“I’ve made a decision to become the only person on the planet to become completely truthful about everything. I’ve never told anyone my secrets before. I’m hoping that being honest with you may just save my life. And perhaps yours.”
This third novel by Jonathan Lee takes the reader through the many insecurities we all experience, through the eyes of Andrew Walker, an ordinary guy with an extraordinary twist to the tale. Jonathan is working closely with MIND and Rethink mental health charities to raise awareness of mental health issues.
I wasn’t sure what to expect from this book, as the blurb talks about mental health. Was this going to be the crazy ramblings of a manic depressive, or a thinly disguised dream sequence passed off as real life until the very end?
It’s neither. A TINY FEELING OF FEAR is a wonderfully down to earth, no holds barred tale of a man who is suffering from depression. It’s also something more—a story with a crazy, jaw dropping twist that no one could EVER see coming, not in a million years. The plot kept me interested, and I so appreciated the author’s wry humor, especially when describing Walker’s coworkers. After spending time with his office mates, it’s no wonder he was depressed. Hostility and impotence hang over everyone’s head like a miasma, with Andrew Walker at the center. The author’s recounting of a nasty, demanding customer is spot on and cringingly accurate. Anyone who has ever worked in client services will have flashbacks, especially when an angry customer is abusing Walker and we are privy to his mental dialogue. Those are the bright spots. Interspersed with these moments are Walker at his darkest, when he is having such a bad day he can’t even get out of bed and is contemplating suicide. His anxiety and how it affects him is recounted in excruciatingly correct detail; anyone who has suffered from this all too prevalent malady will be intimately familiar with the pounding heart, crushing doubt, and sense of failure. A simple trip to the supermarket nearly turns into a disaster, as Walker almost loses his grip on reality as he travels up and down the aisles.
The one bright spot in his life is his next door neighbor, newly moved in and with issues of her own. The two form an oddly awkward yet comforting relationship, and she helps Walker come to grips with a personal decision that is a long time coming. Some details about his life are revealed very slowly, and I got the sense that even though he was keen enough to make others familiar with the anxiety, I was not permitted to gain very much insight into the man that Walker was. Often the character says that he is worthless, ordinary, and uninteresting, which is normal for someone with depression. Over time, we learn exactly what happened to bring about this life change.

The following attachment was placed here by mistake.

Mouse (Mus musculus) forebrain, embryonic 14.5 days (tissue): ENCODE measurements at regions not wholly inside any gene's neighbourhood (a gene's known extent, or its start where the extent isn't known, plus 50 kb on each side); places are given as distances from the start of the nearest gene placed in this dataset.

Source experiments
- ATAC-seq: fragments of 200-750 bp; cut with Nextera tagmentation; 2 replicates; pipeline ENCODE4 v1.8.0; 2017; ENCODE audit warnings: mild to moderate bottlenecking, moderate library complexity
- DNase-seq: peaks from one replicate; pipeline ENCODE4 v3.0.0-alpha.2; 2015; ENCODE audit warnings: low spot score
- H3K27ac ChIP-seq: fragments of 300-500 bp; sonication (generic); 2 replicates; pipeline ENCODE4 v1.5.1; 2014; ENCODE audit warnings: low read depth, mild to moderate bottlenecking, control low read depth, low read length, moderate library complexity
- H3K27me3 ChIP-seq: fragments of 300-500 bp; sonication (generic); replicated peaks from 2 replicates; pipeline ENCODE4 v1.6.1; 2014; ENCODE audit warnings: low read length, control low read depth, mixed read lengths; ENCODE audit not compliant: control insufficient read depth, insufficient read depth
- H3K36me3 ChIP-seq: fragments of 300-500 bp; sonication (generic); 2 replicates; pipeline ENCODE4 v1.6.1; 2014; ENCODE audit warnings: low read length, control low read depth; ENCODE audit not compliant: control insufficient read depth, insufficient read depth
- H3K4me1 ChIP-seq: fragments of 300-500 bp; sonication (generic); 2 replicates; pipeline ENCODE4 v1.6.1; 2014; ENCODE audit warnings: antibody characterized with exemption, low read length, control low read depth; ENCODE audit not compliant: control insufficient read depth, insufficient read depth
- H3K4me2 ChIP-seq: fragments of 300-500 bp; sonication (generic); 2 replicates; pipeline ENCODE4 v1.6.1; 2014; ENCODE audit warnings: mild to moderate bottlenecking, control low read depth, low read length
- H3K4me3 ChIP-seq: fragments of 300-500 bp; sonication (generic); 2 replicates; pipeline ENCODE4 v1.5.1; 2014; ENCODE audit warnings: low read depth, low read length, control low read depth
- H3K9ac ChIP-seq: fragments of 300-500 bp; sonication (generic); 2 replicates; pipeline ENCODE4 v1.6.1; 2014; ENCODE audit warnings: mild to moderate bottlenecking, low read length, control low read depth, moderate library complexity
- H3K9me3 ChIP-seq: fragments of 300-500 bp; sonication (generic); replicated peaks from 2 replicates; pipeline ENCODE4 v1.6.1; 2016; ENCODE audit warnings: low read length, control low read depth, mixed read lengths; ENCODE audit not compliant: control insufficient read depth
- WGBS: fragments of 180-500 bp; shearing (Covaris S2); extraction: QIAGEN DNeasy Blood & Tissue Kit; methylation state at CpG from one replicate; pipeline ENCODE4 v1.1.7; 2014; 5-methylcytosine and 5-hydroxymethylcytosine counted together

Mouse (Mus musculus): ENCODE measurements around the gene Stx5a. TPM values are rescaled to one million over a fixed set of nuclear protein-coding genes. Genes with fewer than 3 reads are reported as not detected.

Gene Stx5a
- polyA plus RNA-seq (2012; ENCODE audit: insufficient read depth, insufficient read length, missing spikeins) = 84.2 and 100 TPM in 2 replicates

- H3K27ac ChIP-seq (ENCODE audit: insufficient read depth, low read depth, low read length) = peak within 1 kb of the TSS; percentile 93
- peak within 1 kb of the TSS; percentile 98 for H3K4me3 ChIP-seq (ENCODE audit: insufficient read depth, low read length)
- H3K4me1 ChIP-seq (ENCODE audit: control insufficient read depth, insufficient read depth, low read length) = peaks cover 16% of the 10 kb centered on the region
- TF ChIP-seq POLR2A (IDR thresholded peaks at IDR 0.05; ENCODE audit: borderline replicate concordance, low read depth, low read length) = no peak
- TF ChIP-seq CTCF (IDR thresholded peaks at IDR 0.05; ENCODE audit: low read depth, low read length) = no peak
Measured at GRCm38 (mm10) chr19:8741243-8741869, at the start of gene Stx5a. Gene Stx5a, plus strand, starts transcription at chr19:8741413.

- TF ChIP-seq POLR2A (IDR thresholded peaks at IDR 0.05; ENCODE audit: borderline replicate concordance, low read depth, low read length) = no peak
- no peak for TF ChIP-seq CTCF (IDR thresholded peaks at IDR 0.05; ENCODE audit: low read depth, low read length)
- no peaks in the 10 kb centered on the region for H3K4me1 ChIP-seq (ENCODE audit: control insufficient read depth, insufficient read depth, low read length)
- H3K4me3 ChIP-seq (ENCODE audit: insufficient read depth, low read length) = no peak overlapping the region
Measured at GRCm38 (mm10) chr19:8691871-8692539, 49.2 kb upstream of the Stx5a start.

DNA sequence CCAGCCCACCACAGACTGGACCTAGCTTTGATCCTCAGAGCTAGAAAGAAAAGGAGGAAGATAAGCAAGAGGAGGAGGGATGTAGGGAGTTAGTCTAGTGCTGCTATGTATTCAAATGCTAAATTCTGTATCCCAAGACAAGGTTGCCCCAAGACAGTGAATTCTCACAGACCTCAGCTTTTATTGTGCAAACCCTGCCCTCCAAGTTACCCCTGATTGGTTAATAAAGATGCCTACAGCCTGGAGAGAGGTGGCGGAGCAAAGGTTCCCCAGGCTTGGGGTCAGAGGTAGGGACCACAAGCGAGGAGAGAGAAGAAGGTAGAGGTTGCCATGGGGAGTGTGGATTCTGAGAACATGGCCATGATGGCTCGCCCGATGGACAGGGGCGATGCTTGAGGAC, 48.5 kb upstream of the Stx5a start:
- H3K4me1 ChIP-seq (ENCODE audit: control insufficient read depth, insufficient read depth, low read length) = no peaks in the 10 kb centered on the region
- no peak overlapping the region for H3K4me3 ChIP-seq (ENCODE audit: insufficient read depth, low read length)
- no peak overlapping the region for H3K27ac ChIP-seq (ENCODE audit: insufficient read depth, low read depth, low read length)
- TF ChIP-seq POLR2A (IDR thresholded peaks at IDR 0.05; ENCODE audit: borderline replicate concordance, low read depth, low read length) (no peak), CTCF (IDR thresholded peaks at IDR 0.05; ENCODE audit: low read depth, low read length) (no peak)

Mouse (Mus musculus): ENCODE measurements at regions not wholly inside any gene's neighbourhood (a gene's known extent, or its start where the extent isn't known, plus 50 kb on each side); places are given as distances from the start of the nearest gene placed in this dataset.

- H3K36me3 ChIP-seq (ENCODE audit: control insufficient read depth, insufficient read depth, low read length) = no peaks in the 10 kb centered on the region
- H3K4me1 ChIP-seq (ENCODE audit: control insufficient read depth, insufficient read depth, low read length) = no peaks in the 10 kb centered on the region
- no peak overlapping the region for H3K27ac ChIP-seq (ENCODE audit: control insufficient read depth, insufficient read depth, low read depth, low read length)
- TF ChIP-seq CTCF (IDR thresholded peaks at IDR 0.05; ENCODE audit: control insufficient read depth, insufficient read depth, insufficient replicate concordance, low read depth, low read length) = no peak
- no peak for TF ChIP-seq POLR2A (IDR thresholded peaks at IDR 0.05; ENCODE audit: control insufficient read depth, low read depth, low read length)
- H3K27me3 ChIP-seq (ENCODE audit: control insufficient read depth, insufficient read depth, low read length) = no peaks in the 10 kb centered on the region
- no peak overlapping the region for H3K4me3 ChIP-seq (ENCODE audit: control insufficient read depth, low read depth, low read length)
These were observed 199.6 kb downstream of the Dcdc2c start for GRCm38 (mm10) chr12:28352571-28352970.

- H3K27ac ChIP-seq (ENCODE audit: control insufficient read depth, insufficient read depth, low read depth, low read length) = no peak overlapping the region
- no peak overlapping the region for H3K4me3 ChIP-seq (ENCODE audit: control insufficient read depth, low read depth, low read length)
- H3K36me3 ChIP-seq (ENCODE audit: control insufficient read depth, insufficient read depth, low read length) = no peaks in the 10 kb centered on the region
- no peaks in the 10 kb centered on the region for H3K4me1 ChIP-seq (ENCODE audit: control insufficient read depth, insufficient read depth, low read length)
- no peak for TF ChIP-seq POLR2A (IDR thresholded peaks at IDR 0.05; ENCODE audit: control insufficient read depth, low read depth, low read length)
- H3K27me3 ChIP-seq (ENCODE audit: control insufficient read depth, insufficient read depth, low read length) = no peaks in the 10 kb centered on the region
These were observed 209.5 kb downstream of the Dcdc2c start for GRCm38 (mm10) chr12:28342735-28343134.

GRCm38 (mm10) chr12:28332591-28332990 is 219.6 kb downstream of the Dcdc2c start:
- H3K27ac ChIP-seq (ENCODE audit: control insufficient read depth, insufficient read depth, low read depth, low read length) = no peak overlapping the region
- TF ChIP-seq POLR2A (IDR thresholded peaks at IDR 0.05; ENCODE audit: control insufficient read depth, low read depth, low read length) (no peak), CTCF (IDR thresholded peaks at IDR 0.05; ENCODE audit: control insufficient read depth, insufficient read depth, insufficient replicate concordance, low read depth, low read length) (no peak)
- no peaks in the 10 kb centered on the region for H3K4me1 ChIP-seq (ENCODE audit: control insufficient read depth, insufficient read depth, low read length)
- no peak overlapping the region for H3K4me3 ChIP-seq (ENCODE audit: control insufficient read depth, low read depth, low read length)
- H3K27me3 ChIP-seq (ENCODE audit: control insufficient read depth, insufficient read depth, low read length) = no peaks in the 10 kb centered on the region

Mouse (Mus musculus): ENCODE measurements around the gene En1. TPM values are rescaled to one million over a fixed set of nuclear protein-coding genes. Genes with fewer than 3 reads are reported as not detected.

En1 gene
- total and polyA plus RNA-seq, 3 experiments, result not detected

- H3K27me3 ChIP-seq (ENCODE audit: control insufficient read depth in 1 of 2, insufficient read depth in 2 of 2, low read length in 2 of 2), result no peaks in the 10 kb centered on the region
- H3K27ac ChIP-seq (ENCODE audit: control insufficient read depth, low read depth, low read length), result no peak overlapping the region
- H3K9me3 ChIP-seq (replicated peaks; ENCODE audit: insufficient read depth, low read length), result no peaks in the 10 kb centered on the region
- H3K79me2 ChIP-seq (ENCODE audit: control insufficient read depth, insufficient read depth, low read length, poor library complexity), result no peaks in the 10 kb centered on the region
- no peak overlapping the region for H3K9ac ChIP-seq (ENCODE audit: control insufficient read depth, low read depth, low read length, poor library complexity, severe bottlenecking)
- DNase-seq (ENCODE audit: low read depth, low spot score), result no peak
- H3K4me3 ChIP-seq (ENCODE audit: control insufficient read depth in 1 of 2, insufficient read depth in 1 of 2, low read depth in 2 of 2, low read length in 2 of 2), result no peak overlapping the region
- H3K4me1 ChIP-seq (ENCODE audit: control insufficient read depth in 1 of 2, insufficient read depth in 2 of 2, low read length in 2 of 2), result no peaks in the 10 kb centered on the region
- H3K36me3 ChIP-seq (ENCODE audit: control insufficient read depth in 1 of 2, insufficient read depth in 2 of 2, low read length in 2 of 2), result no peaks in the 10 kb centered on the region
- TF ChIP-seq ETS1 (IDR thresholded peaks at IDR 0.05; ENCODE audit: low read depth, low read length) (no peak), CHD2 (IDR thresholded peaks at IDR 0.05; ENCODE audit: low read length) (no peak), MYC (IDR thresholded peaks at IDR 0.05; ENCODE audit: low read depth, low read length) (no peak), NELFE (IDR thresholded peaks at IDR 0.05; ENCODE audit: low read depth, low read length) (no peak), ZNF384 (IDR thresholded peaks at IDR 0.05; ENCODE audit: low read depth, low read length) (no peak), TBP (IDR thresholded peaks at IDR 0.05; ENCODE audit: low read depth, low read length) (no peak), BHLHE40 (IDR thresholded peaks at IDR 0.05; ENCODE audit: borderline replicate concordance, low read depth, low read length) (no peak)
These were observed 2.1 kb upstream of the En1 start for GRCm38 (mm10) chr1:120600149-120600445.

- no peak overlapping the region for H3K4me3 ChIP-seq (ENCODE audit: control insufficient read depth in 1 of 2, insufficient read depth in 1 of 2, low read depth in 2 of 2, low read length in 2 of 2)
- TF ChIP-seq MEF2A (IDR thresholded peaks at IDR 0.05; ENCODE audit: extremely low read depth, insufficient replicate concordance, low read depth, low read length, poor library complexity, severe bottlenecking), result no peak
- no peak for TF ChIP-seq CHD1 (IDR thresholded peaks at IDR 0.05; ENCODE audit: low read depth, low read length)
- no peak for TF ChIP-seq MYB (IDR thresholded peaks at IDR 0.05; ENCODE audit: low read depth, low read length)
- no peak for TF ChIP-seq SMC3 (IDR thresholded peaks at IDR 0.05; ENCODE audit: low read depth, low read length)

As Walker leaves for a business trip, a few plot lines are near to becoming resolved. I felt so bad for the character and wondered what would be happening–would the author create a happy ending or would there be more misery? Depression and anxiety are not always “fixed”, and I was curious to see how things would turn out. After all, the blurb says that the character is being honest, and this may just save a life.
In any case, no matter what scenario you may have built up in your mind will not prepare you for how things end. Anyone who says they saw this coming is either lying or crazy–or both. I felt exhilarated and manipulated all at the same time, and there were times where I wasn’t sure what just happened. Jonathan Lee is crazy talented and crafty as hell to have pulled this off, that is about all I can say without spoiling the surprise. He has managed to create a book that will spark dialogue about mental illness while entertaining the reader and making their mind boggle. Quite impressive.
Want your own copy? You can pick it up [easyazon_link identifier=”B015OQN4ES” locale=”US” nw=”y” tag=”gimmethatbook-20″]here[/easyazon_link].